Anti-Semitism is on the rise. One major force behind this increase is surely President Donald Trump, who has frequently pushed anti-Semitic tropes and conspiracy theories, and repeatedly refused to condemn anti-Semites.

Let's review some history, broken into four categories.

1) Israel loyalty

In the recent controversy over Rep. Ilhan Omar (D-Minn.) criticizing Israel, conservatives accused her of perpetuating anti-Semitic tropes about Jews having "dual loyalty" to Israel. While she never actually said anything like that, as Eli Valley points out, she could have phrased her comments better to avoid causing unnecessary offense (and indeed she has done so since that time).

But Trump has said something far, far worse than even what the most bad-faith critics of Omar accused her of saying. In a speech before the Republican Jewish Coalition in April, he said that recently reelected Benjamin Netanyahu was "your prime minister." Instead of implying dual loyalty, he all but said Jews aren't actually Americans at all, because they have single loyalty to Israel. As Josh Marshall writes, it's "as though American Jews are somehow an expat community of Israelis resident in the United States." (The conservatives who had a purple-faced screaming fit about Omar mysteriously didn't raise a fuss about this.)

2) Jews and money

One of the oldest stereotypes about Jews is that they are all money-grubbing chislers — a prejudice that was at the root of countless medieval pogroms. Trump has implied or straight-up said this many times. In a 1991 book, John O'Donnell, the former president of the Trump Plaza Hotel & Casino, said Trump had told him: "Black guys counting my money! I hate it. The only kind of people I want counting my money are short guys that wear yarmulkes every day." He later called O'Donnell a "loser" in an interview with Playboy, but allowed that, "The stuff O'Donnell wrote about me is probably true."

In December 2015, Trump gave a speech before the Republican Jewish Coalition and said, "I'm a negotiator like you folks, we are negotiators ... Is there anybody that doesn't renegotiate deals in this room? This room negotiates them — perhaps more than any other room I've ever spoken in." He also asserted they wouldn't support him because he couldn't be bought: "You're not going to support me because I don't want your money. Isn't it crazy?"

In July 2016, he tweeted an image attacking Hillary Clinton, originating from the notorious cesspit 8chan, displaying a star of David over a pile of cash (he later deleted it).

3) Refusing to criticize rabid anti-Semites

When asked by Jake Tapper in February 2016 to denounce former KKK Grand Wizard David Duke, Trump refused, saying "I just don't know anything about him." (Though he did grudgingly disavow his endorsement at other times.)

After the extreme right-wing rally at Charlottesville in August 2017, where torch-wielding mobs chanted "Jews will not replace us," and one neo-Nazi terrorist drove his car into a crowd, injuring 19 people and killing one, Trump at first condemned the extreme right. But the next day he walked back his own statement, insisting that the violence was also the fault of the "alt-left," and defended the rally attendees, saying there were "some very fine people on both sides."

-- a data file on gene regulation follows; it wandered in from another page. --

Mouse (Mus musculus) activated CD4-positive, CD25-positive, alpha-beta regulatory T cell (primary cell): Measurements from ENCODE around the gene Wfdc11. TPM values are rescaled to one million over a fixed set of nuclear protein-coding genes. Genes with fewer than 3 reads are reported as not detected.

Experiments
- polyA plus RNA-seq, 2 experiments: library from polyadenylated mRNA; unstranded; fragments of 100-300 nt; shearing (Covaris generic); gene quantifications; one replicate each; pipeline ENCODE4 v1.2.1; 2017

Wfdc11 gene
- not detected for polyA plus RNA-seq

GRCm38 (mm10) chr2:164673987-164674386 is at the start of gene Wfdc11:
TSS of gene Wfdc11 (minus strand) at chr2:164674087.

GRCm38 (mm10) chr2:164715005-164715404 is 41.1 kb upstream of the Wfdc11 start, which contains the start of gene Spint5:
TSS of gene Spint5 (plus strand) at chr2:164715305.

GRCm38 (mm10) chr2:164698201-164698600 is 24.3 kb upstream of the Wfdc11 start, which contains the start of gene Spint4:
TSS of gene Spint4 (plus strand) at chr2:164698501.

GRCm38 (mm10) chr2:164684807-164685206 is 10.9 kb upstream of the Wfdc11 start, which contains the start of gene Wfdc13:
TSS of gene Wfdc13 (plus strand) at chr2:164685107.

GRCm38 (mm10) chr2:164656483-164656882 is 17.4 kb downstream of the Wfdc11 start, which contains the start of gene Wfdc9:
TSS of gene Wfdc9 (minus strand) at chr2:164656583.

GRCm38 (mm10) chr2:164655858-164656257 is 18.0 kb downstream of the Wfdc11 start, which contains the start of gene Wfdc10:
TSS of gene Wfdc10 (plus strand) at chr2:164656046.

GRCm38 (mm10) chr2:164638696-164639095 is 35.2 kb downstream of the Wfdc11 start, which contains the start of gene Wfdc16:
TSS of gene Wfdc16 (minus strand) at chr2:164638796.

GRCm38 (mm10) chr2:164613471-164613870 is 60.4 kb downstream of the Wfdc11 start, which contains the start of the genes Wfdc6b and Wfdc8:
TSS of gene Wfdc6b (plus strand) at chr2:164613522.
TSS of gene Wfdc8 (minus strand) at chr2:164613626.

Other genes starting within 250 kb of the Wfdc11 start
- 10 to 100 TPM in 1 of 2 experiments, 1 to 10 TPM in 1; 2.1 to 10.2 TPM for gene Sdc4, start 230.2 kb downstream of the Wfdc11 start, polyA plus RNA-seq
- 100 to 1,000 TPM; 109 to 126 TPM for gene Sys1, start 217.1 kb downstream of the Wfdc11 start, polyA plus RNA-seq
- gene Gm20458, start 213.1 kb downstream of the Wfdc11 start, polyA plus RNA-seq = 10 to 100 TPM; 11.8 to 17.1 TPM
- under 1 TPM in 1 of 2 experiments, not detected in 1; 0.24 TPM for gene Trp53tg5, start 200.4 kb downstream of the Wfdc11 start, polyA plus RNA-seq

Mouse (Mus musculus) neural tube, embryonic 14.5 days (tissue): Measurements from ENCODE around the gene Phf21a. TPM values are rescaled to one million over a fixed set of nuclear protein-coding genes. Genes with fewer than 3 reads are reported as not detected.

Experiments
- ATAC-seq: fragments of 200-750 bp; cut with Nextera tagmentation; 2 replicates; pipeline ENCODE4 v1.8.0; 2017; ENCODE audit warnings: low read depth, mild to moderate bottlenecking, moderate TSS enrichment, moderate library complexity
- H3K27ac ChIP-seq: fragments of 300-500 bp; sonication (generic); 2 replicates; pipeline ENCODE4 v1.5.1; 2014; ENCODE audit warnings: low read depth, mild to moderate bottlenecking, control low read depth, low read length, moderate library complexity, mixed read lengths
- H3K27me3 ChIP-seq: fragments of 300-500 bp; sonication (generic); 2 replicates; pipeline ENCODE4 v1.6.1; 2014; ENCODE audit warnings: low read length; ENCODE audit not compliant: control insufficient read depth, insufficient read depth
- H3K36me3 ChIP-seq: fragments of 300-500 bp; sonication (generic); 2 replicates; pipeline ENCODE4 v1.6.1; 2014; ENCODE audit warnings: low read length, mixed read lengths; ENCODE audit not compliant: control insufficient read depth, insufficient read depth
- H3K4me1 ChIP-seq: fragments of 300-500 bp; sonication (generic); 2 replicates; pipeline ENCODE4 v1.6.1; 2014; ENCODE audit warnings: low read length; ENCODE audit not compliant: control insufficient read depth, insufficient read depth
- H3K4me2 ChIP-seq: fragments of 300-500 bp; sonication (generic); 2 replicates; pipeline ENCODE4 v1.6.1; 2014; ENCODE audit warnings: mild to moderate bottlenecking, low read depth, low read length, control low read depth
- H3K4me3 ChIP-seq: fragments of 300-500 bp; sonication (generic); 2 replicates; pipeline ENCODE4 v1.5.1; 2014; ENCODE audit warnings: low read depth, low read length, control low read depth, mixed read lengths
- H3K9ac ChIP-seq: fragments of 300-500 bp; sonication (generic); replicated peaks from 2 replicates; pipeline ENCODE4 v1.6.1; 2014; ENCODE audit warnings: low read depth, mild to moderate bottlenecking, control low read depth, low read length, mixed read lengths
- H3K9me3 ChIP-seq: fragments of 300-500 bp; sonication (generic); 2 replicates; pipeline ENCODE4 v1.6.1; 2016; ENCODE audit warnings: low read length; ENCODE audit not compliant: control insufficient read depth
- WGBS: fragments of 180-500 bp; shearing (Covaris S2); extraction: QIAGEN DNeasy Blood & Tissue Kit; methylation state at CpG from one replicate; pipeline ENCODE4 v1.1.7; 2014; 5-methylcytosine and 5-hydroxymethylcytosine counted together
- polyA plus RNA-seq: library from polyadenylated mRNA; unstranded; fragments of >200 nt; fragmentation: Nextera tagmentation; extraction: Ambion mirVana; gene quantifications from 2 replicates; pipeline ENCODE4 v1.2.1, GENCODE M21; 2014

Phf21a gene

On at least three other occasions, Trump retweeted explicitly white nationalist Twitter accounts that had posted a slew of racist and anti-Semitic content.

4) Conspiracy theories

Probably the worst anti-Semitic propaganda Trump has pushed is the classic conspiracy theory that Jews control world politics and the global economy. In the last days of the 2016 campaign, he rolled out an ad featuring three rich Jews — then-Federal Reserve Board Chair Janet Yellen, Goldman Sachs CEO Lloyd Blankfein, and financier George Soros — over a narration decrying "those who control the levers of power in Washington," and the "global special interests" who "partner with these people who don't have your good in mind." The obvious implication is that Hillary Clinton is a cat's paw for a global Jewish conspiracy. As Josh Marshall writes, "These are standard anti-Semitic themes and storylines, using established anti-Semitic vocabulary."

Trump has focused particular ire on George Soros in this vein. He baselessly accused him of funding protesters of Trump's Supreme Court nominee Brett Kavanaugh, and suggested Soros could be funding the refugee caravan — lending credence to the conspiracy theory that world Jewry is conspiring to bring immigrants into the United States to replace white people (thus the "Jews will not replace us" chant referenced above).

It bears repeating that this kind of thing is very close to what you find in Mein Kampf. But you don't have to look at history to see the danger of spreading this sort of poison. A Trump supporter sent a pipe bomb to Soros' house (as well as 15 other high-profile liberals) last year. The right-wing terrorist who massacred 11 Jews at a synagogue in Pittsburgh last October espoused the exact same conspiracy theory about refugees. This is simply the kind of thing that happens when the most powerful person in the world is constantly spewing anti-Semitic propaganda.

But Trump isn't going to stop. As to the attempted bombing, he mainly complained that it interrupted his campaign narrative. "Republicans are doing so well in early voting, and at the polls, and now this 'Bomb' stuff happens and the momentum greatly slows," he tweeted.

Indulging Trump out of a perception that he is pro-Israel, or is delivering the tax cuts American oligarchs crave (as GOP elites like Sheldon Adelson have done), is extraordinarily dangerous for Jews across the world — and indeed minorities of any kind, especially Muslims. If we want to stamp out racist hate in this country, the obvious first step is to remove Trump from office, either by impeachment or the ballot box.